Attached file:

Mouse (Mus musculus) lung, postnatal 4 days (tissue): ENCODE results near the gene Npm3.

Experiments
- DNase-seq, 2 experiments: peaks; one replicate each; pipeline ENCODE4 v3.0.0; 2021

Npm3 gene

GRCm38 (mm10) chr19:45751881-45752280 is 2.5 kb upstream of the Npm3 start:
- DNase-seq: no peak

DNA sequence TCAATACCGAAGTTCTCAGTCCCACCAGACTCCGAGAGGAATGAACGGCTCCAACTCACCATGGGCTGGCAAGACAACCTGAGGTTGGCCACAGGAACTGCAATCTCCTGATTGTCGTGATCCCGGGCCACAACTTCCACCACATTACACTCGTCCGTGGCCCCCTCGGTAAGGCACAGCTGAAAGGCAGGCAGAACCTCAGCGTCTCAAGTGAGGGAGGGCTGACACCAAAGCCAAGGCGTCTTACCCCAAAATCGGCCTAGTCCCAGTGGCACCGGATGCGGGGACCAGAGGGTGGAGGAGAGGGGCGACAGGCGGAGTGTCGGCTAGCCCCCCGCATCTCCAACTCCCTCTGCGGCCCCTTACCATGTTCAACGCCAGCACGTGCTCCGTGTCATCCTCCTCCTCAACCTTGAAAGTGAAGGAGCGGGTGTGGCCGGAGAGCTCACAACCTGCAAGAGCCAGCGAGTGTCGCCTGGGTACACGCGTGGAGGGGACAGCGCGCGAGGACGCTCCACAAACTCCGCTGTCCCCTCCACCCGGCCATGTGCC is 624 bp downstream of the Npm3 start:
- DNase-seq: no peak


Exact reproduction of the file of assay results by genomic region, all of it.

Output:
Mouse (Mus musculus) lung, postnatal 4 days (tissue): ENCODE results near the gene Npm3.

Experiments
- DNase-seq, 2 experiments: peaks; one replicate each; pipeline ENCODE4 v3.0.0; 2021

Npm3 gene

GRCm38 (mm10) chr19:45751881-45752280 is 2.5 kb upstream of the Npm3 start:
- DNase-seq: no peak

DNA sequence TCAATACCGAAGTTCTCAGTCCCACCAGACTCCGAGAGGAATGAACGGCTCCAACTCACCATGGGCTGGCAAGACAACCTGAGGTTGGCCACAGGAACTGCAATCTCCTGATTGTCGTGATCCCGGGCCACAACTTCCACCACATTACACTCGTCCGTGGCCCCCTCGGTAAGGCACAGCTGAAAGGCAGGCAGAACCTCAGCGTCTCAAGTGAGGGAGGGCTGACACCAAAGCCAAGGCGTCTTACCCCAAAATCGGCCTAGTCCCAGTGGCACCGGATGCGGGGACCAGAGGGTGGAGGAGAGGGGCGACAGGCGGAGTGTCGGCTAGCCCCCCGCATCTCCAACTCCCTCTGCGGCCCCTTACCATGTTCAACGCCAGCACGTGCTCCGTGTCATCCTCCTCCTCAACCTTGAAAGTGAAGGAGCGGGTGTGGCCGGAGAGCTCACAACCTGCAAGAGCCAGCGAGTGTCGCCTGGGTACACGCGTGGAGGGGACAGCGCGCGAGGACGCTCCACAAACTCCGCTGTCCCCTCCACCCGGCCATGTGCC is 624 bp downstream of the Npm3 start:
- DNase-seq: no peak